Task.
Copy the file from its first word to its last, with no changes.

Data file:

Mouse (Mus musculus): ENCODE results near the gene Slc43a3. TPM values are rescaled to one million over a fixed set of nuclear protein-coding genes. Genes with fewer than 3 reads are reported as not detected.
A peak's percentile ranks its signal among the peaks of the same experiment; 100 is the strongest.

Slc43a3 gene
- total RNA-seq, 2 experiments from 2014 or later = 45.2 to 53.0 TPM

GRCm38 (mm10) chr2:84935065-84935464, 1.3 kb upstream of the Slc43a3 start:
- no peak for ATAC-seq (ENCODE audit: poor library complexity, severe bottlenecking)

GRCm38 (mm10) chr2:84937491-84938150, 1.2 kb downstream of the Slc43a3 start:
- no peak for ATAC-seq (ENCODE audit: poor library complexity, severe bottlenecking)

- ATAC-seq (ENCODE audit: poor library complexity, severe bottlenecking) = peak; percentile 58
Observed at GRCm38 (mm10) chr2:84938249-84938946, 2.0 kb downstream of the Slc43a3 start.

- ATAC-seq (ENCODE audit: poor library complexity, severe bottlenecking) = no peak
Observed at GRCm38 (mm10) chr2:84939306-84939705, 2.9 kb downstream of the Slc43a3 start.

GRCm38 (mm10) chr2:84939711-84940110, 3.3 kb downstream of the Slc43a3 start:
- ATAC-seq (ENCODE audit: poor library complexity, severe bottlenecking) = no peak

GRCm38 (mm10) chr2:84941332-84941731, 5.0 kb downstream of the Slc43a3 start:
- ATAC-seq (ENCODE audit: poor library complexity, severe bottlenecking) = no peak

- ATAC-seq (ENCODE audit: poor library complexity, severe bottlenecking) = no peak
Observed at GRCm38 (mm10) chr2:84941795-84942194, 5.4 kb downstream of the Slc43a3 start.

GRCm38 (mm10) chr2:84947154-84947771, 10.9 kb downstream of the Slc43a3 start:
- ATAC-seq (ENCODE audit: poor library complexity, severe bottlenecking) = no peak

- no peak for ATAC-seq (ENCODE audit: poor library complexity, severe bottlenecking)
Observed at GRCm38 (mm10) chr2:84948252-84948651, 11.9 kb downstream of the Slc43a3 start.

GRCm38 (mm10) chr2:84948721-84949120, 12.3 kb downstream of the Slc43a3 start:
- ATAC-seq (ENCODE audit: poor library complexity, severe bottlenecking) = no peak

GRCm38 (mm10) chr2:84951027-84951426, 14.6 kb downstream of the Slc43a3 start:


Mouse (Mus musculus): ENCODE results near the gene Slc43a3. TPM values are rescaled to one million over a fixed set of nuclear protein-coding genes. Genes with fewer than 3 reads are reported as not detected.
A peak's percentile ranks its signal among the peaks of the same experiment; 100 is the strongest.

Slc43a3 gene
- total RNA-seq, 2 experiments from 2014 or later = 45.2 to 53.0 TPM

GRCm38 (mm10) chr2:84935065-84935464, 1.3 kb upstream of the Slc43a3 start:
- no peak for ATAC-seq (ENCODE audit: poor library complexity, severe bottlenecking)

GRCm38 (mm10) chr2:84937491-84938150, 1.2 kb downstream of the Slc43a3 start:
- no peak for ATAC-seq (ENCODE audit: poor library complexity, severe bottlenecking)

- ATAC-seq (ENCODE audit: poor library complexity, severe bottlenecking) = peak; percentile 58
Observed at GRCm38 (mm10) chr2:84938249-84938946, 2.0 kb downstream of the Slc43a3 start.

- ATAC-seq (ENCODE audit: poor library complexity, severe bottlenecking) = no peak
Observed at GRCm38 (mm10) chr2:84939306-84939705, 2.9 kb downstream of the Slc43a3 start.

GRCm38 (mm10) chr2:84939711-84940110, 3.3 kb downstream of the Slc43a3 start:
- ATAC-seq (ENCODE audit: poor library complexity, severe bottlenecking) = no peak

GRCm38 (mm10) chr2:84941332-84941731, 5.0 kb downstream of the Slc43a3 start:
- ATAC-seq (ENCODE audit: poor library complexity, severe bottlenecking) = no peak

- ATAC-seq (ENCODE audit: poor library complexity, severe bottlenecking) = no peak
Observed at GRCm38 (mm10) chr2:84941795-84942194, 5.4 kb downstream of the Slc43a3 start.

GRCm38 (mm10) chr2:84947154-84947771, 10.9 kb downstream of the Slc43a3 start:
- ATAC-seq (ENCODE audit: poor library complexity, severe bottlenecking) = no peak

- no peak for ATAC-seq (ENCODE audit: poor library complexity, severe bottlenecking)
Observed at GRCm38 (mm10) chr2:84948252-84948651, 11.9 kb downstream of the Slc43a3 start.

GRCm38 (mm10) chr2:84948721-84949120, 12.3 kb downstream of the Slc43a3 start:
- ATAC-seq (ENCODE audit: poor library complexity, severe bottlenecking) = no peak

GRCm38 (mm10) chr2:84951027-84951426, 14.6 kb downstream of the Slc43a3 start: